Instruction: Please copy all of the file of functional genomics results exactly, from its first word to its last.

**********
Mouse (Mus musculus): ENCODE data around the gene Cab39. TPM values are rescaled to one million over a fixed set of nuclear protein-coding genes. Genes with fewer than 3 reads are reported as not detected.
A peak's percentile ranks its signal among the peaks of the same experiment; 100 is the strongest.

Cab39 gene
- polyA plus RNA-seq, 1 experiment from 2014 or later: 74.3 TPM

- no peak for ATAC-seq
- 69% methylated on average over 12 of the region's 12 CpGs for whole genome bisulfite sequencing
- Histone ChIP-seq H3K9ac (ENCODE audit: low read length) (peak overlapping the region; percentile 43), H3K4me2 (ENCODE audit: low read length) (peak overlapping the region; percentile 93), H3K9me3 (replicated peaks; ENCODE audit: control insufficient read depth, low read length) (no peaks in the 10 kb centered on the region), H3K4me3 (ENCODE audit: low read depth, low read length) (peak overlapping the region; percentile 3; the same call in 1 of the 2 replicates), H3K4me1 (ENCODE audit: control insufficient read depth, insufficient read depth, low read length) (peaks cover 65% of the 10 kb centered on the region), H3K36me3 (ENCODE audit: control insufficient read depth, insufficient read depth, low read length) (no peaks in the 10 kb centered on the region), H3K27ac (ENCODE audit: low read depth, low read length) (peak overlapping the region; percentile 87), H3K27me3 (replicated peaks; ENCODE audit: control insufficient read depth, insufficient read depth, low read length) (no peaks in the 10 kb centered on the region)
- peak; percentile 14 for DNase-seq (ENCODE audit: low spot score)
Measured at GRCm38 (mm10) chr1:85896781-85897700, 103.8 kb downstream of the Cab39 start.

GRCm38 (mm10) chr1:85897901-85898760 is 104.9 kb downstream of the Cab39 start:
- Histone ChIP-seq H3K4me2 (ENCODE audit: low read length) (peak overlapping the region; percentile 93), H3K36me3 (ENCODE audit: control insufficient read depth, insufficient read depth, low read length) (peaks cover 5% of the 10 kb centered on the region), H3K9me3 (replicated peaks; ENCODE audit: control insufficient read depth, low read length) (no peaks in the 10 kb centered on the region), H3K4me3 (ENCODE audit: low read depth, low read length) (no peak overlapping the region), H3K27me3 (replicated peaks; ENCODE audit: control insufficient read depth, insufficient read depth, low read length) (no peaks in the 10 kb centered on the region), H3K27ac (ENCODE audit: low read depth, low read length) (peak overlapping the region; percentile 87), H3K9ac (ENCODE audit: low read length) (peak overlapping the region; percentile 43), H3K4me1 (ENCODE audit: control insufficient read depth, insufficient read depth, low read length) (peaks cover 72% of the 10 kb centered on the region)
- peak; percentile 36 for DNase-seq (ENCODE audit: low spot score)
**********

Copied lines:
Mouse (Mus musculus): ENCODE data around the gene Cab39. TPM values are rescaled to one million over a fixed set of nuclear protein-coding genes. Genes with fewer than 3 reads are reported as not detected.
A peak's percentile ranks its signal among the peaks of the same experiment; 100 is the strongest.

Cab39 gene
- polyA plus RNA-seq, 1 experiment from 2014 or later: 74.3 TPM

- no peak for ATAC-seq
- 69% methylated on average over 12 of the region's 12 CpGs for whole genome bisulfite sequencing
- Histone ChIP-seq H3K9ac (ENCODE audit: low read length) (peak overlapping the region; percentile 43), H3K4me2 (ENCODE audit: low read length) (peak overlapping the region; percentile 93), H3K9me3 (replicated peaks; ENCODE audit: control insufficient read depth, low read length) (no peaks in the 10 kb centered on the region), H3K4me3 (ENCODE audit: low read depth, low read length) (peak overlapping the region; percentile 3; the same call in 1 of the 2 replicates), H3K4me1 (ENCODE audit: control insufficient read depth, insufficient read depth, low read length) (peaks cover 65% of the 10 kb centered on the region), H3K36me3 (ENCODE audit: control insufficient read depth, insufficient read depth, low read length) (no peaks in the 10 kb centered on the region), H3K27ac (ENCODE audit: low read depth, low read length) (peak overlapping the region; percentile 87), H3K27me3 (replicated peaks; ENCODE audit: control insufficient read depth, insufficient read depth, low read length) (no peaks in the 10 kb centered on the region)
- peak; percentile 14 for DNase-seq (ENCODE audit: low spot score)
Measured at GRCm38 (mm10) chr1:85896781-85897700, 103.8 kb downstream of the Cab39 start.

GRCm38 (mm10) chr1:85897901-85898760 is 104.9 kb downstream of the Cab39 start:
- Histone ChIP-seq H3K4me2 (ENCODE audit: low read length) (peak overlapping the region; percentile 93), H3K36me3 (ENCODE audit: control insufficient read depth, insufficient read depth, low read length) (peaks cover 5% of the 10 kb centered on the region), H3K9me3 (replicated peaks; ENCODE audit: control insufficient read depth, low read length) (no peaks in the 10 kb centered on the region), H3K4me3 (ENCODE audit: low read depth, low read length) (no peak overlapping the region), H3K27me3 (replicated peaks; ENCODE audit: control insufficient read depth, insufficient read depth, low read length) (no peaks in the 10 kb centered on the region), H3K27ac (ENCODE audit: low read depth, low read length) (peak overlapping the region; percentile 87), H3K9ac (ENCODE audit: low read length) (peak overlapping the region; percentile 43), H3K4me1 (ENCODE audit: control insufficient read depth, insufficient read depth, low read length) (peaks cover 72% of the 10 kb centered on the region)
- peak; percentile 36 for DNase-seq (ENCODE audit: low spot score)